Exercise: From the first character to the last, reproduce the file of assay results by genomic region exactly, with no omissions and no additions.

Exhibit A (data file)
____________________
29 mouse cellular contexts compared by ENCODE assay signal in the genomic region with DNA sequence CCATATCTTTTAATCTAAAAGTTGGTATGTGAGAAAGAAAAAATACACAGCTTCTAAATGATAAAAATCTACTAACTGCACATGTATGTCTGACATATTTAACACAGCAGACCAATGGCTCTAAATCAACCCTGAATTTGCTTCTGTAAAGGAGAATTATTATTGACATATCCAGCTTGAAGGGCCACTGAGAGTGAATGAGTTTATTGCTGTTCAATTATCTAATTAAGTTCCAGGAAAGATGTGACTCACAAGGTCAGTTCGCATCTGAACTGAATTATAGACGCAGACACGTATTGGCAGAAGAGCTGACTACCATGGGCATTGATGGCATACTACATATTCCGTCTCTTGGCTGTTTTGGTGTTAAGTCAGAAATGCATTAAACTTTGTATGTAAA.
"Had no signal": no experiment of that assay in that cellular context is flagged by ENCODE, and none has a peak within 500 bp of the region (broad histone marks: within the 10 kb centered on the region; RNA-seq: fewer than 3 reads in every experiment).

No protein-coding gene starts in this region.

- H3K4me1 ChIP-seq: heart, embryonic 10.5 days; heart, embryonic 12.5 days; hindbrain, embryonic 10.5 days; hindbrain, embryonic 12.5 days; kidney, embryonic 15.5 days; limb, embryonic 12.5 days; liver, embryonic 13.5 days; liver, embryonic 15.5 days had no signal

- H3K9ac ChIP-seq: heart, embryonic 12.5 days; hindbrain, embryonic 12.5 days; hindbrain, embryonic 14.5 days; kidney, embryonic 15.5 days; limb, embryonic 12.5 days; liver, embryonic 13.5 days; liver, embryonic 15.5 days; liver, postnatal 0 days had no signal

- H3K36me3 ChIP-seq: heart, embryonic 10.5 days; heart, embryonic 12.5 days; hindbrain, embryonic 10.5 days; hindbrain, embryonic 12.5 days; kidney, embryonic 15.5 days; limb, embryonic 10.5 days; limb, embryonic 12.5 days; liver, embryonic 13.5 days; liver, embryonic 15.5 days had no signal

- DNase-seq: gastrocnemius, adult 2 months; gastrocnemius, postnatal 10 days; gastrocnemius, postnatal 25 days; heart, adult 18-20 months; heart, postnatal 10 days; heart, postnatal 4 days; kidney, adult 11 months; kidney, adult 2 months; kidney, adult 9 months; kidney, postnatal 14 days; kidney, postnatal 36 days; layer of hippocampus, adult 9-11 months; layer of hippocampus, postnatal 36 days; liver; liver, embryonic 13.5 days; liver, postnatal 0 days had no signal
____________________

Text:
29 mouse cellular contexts compared by ENCODE assay signal in the genomic region with DNA sequence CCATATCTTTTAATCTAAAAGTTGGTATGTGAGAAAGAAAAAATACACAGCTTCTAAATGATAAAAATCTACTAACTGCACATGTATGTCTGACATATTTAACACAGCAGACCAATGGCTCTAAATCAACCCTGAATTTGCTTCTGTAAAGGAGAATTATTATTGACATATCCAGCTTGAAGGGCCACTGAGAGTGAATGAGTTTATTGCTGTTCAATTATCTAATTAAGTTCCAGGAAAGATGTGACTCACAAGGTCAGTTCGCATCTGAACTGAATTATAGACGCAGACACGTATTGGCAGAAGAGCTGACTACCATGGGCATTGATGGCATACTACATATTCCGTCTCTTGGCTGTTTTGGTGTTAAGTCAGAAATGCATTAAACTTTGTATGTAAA.
"Had no signal": no experiment of that assay in that cellular context is flagged by ENCODE, and none has a peak within 500 bp of the region (broad histone marks: within the 10 kb centered on the region; RNA-seq: fewer than 3 reads in every experiment).

No protein-coding gene starts in this region.

- H3K4me1 ChIP-seq: heart, embryonic 10.5 days; heart, embryonic 12.5 days; hindbrain, embryonic 10.5 days; hindbrain, embryonic 12.5 days; kidney, embryonic 15.5 days; limb, embryonic 12.5 days; liver, embryonic 13.5 days; liver, embryonic 15.5 days had no signal

- H3K9ac ChIP-seq: heart, embryonic 12.5 days; hindbrain, embryonic 12.5 days; hindbrain, embryonic 14.5 days; kidney, embryonic 15.5 days; limb, embryonic 12.5 days; liver, embryonic 13.5 days; liver, embryonic 15.5 days; liver, postnatal 0 days had no signal

- H3K36me3 ChIP-seq: heart, embryonic 10.5 days; heart, embryonic 12.5 days; hindbrain, embryonic 10.5 days; hindbrain, embryonic 12.5 days; kidney, embryonic 15.5 days; limb, embryonic 10.5 days; limb, embryonic 12.5 days; liver, embryonic 13.5 days; liver, embryonic 15.5 days had no signal

- DNase-seq: gastrocnemius, adult 2 months; gastrocnemius, postnatal 10 days; gastrocnemius, postnatal 25 days; heart, adult 18-20 months; heart, postnatal 10 days; heart, postnatal 4 days; kidney, adult 11 months; kidney, adult 2 months; kidney, adult 9 months; kidney, postnatal 14 days; kidney, postnatal 36 days; layer of hippocampus, adult 9-11 months; layer of hippocampus, postnatal 36 days; liver; liver, embryonic 13.5 days; liver, postnatal 0 days had no signal